Quote
Is the Palamite distinction dogma? Must every Orthodox Christian believe and confess an ontological distinction within the divine nature between essence and energies, on pain of excommunication?


Again, the Hagioritic Tome seems to have the answer, although IMO "confessing on the pain of excommunication" is a bit of an extreme way to describe it. Unlike other letters from Mount Athos, the Tome not only was accepted by all the monasteries (probably at a formal meeting), had the approval of the local bishop, and was accepted by the rest of Chalcedonian Orthodoxy (thus, its inclusion 400+ years later in the Philokalia).

Re: The Palamite Distinction: Is it Dogma? [Re: MarkosC] #342601
02/01/10 07:00 AM
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The condemnations of the Palamite councils were aimed more at the neo-platonism of Barlaam of Calabria than anything else. Palamism is legitimate, saying that Palamism is heresy is not legitimate.

Having gotten that far, it is important to understand the unchanging content of the doctrine from its historically and culturally conditioned expression. There is nothing in the teaching of the Latin Church today that contradicts or is antithetical to Palamism, and Orthodoxy ought, instead of trying to constrain the Latin Church to the "essence/energies" terminology used by Palamas, determine whether Latin doctrine, in its own theological terminology, is saying much the same thing.

One would think that, after the catastrophes of the Nestorian and Monophysite schisms, that the Orthodox Church would not be so hung up on the use of specific words and terms, but would concern itself more with the substance of the issue.

Re: The Palamite Distinction: Is it Dogma? [Re: StuartK] #342607
02/01/10 09:51 AM
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The link below is to various Christological agreements between the Eastern Orthodox and Oriental Orthodox Churches:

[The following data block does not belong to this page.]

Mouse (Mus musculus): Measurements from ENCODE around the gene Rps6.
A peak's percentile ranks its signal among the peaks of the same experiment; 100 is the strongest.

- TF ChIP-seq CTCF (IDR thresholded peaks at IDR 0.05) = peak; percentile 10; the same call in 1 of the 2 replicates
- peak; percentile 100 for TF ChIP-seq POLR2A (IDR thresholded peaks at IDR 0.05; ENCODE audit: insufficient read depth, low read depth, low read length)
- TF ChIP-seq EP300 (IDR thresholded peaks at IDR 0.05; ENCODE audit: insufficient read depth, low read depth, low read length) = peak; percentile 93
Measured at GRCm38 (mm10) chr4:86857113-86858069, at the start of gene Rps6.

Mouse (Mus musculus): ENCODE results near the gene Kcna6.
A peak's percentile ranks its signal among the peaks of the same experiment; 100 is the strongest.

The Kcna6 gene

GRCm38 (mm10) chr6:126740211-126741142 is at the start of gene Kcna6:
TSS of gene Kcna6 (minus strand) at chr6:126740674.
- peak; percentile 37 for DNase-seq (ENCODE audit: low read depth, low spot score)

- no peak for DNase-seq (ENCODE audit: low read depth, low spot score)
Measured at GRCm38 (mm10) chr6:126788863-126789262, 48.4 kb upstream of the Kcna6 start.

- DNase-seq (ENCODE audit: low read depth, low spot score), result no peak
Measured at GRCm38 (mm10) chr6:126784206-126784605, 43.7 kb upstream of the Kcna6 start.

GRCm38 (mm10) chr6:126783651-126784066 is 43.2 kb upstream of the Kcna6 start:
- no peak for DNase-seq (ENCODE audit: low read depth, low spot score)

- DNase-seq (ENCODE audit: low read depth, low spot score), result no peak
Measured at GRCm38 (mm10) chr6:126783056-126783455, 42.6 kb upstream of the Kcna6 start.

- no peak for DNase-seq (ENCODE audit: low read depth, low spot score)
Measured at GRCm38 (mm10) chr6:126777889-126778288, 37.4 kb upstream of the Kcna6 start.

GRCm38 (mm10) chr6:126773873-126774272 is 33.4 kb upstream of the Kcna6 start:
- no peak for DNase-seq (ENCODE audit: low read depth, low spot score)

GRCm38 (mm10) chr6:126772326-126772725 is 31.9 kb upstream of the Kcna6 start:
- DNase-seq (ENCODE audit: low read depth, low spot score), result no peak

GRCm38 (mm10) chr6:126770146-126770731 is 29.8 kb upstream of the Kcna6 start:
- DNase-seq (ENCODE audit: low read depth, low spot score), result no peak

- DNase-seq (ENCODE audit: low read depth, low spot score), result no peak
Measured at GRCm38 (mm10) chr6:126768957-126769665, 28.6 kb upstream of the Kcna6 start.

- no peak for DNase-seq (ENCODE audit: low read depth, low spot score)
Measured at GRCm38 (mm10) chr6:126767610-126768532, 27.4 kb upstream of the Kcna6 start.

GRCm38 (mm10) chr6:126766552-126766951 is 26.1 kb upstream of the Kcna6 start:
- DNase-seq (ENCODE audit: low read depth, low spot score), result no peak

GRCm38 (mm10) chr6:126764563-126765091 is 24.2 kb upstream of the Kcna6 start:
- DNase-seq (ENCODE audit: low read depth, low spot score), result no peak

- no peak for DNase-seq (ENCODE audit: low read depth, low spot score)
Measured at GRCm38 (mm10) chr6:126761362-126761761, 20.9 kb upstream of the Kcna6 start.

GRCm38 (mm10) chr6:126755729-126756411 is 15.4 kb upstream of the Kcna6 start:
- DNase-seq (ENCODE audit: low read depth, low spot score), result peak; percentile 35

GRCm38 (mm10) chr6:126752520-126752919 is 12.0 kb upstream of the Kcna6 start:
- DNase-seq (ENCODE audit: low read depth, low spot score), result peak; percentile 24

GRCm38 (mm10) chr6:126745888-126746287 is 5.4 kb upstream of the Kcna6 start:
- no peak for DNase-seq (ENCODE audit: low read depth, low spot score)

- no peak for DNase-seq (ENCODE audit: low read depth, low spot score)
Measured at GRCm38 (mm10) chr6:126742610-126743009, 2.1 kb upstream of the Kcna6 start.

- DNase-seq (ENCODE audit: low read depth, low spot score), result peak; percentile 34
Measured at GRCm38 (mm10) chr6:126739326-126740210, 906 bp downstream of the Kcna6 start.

RECENT EFFORTS FOR UNITY BETWEEN THE TWO FAMILIES OF THE ORTHODOX CHURCH

Re: The Palamite Distinction: Is it Dogma? [Re: Apotheoun] #342608
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Below is a link to the Hagioretic Tome: The Declaration of the Holy Mountain in Defense of Those who Devoutly Practice a Life of Stillness (A.D. 1341):

The Hagioretic Tome

Re: The Palamite Distinction: Is it Dogma? [Re: Michael_Thoma] #342609
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Originally Posted by Michael_Thoma
That distinction, as exclusive and dogmatic, is not found within Oriental Orthodoxy. As the Eastern and Oriental Orthodox Churches now, for the most part, consider each other as "two families within the Orthodox Church", I consider the Palamite teaching as a uniquely Byzantine expression but non-dogmatic.

In connection with this topic an Oriental Orthodox friend of mine sent me the following links to the website of the Coptic Orthodox Diocese of the Southern United States:


Theosis (1)

Theosis (2)

Theosis (3)



Re: The Palamite Distinction: Is it Dogma? [Re: Apotheoun] #342621
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The fact that the Palamite Councils were specifically Eastern Orthodox has significant ecumenical implications, for if the Orthodox would say that the teachings of those councils is "dogmatic", and therefore binding upon all Christians, then by the same token Roman Catholics can claim that the teachings of Trent and Vatican I are likewise dogmatic and binding. It would seem best if, in dealing with matters of "dogma", we limited ourselves to the first seven Great Councils recognized by both Churches.

That said, this matter was never raised by either side in the first millennium, nor indeed, until the fifteenth century. While Palamism expresses certain doctrines about theosis and the manifestations of God in the created universe in an explicit fashion, the same notions are present implicitly in Latin doctrine, albeit expressed in a Latin theological idiom.

Re: The Palamite Distinction: Is it Dogma? [Re: Apotheoun] #343132
02/09/10 10:06 PM
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Dear brother Todd,

Originally Posted by Apotheoun
Originally Posted by Michael_Thoma
That distinction, as exclusive and dogmatic, is not found within Oriental Orthodoxy. As the Eastern and Oriental Orthodox Churches now, for the most part, consider each other as "two families within the Orthodox Church", I consider the Palamite teaching as a uniquely Byzantine expression but non-dogmatic.